You may be curious why I am suddenly sentimental, verging on sappy; It looks weird on me, right? Unfortunately, it will continue just a bit longer, bear with me. Our trajectory is taking a sharp right turn – one both unexpected and exciting. In a few short weeks we will be embarking on a new adventure, one taking us back East. It is filled with a lot of excited anticipation, many unknowns, and a constant state of pinching ourselves. If I am being honest, we have been emotionally dehydrated these last two years. We are looking forward to some serious soul feeding times with family and friends. A reset, a filling back up of sorts. Our exit is incredibly bittersweet – it has been a beautiful chapter of life – leaving a permanent bookmark in our story. We are humbled by the love and lives so richly shared with us. It was beyond our wildest hopes to know this place and its people. We will definitely be back here to visit; however, we cannot wait see our Idaho peoples on our coast very soon!

To see the world, things dangerous to come to, to see behind walls, draw closer, to find each other, and to feel. That is the purpose of life. – The Secret Life of Walter Mitty

Image found via Pinterest 

home.

A virtual friend asked me to describe what home means to me. I quickly rattled off a generic, yet truthful answer. As I’ve had more time to ponder the idea, I worry my response was only covering the surface. I believe it rounded out an idea of comfort, laughter, family and friends – all honest ideals and things for which we strive. However, what gets lost is why those things matter; the reasons and richness of their existence…and our need for it. Our constant and indefinite state of healing not only thrives on comfort, laughter, family and friends – it requires it. Our home has been a safe haven and at times a retreat from overwhelming situations/feelings/memories. We at times make a conscious choice to shut out the world, its inhabitants, its pain and our weakness to function within it, but we also welcome joy inside its walls. We crave gut busting laughter, interpretive dance parties, gin tastings, dinners where it doesn’t matter if the table is set and comfy pants are the required attire – these are the things that make a house a home. Yes, I want it to be lovely and cozy, a cohesive unique design, walls littered with photographs and art, a working kitchen, enough storage space…but honestly, I just want to hear laughter echoing against the walls, warm bodies occupying the space, no matter how imperfect it may be.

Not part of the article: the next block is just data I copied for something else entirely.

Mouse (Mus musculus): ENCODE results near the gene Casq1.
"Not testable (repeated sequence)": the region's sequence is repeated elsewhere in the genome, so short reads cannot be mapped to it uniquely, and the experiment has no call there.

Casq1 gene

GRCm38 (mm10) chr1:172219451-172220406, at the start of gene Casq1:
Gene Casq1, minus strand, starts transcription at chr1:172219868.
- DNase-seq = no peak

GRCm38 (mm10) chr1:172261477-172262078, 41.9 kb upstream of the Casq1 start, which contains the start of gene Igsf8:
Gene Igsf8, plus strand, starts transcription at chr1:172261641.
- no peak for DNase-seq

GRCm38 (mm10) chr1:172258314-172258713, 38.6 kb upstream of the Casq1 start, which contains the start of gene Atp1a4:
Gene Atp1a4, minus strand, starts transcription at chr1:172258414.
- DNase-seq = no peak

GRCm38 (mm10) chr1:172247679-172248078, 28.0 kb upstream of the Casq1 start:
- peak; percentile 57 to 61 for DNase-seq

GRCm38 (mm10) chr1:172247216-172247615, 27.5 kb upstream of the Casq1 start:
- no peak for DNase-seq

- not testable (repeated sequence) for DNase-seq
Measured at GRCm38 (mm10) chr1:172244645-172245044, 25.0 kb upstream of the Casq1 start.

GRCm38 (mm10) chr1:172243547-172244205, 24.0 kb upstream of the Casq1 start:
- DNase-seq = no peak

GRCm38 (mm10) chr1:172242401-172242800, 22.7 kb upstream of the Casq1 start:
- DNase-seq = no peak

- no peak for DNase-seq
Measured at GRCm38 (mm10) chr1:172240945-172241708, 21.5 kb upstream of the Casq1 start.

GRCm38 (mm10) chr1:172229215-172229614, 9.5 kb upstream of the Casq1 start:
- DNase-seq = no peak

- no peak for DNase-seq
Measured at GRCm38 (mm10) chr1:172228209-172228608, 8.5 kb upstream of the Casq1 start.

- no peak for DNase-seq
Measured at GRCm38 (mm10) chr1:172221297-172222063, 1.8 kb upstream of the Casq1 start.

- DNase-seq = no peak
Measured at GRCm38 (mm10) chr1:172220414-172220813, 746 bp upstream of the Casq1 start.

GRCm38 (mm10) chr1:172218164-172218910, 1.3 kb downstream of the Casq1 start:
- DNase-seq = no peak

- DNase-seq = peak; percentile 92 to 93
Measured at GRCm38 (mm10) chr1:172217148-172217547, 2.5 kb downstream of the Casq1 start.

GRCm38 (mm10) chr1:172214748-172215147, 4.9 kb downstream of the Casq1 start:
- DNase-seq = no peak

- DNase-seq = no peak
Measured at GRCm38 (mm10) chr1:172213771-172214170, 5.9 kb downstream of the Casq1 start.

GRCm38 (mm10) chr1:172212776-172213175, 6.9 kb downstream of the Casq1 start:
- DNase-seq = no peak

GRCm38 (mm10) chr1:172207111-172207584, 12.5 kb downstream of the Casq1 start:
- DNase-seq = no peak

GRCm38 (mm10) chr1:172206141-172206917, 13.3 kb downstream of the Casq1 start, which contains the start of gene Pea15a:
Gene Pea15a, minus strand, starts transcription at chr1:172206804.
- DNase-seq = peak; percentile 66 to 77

** you should check out said virtual friend if you love home design, DIY, puppy dawgs, and an overdose of adorable.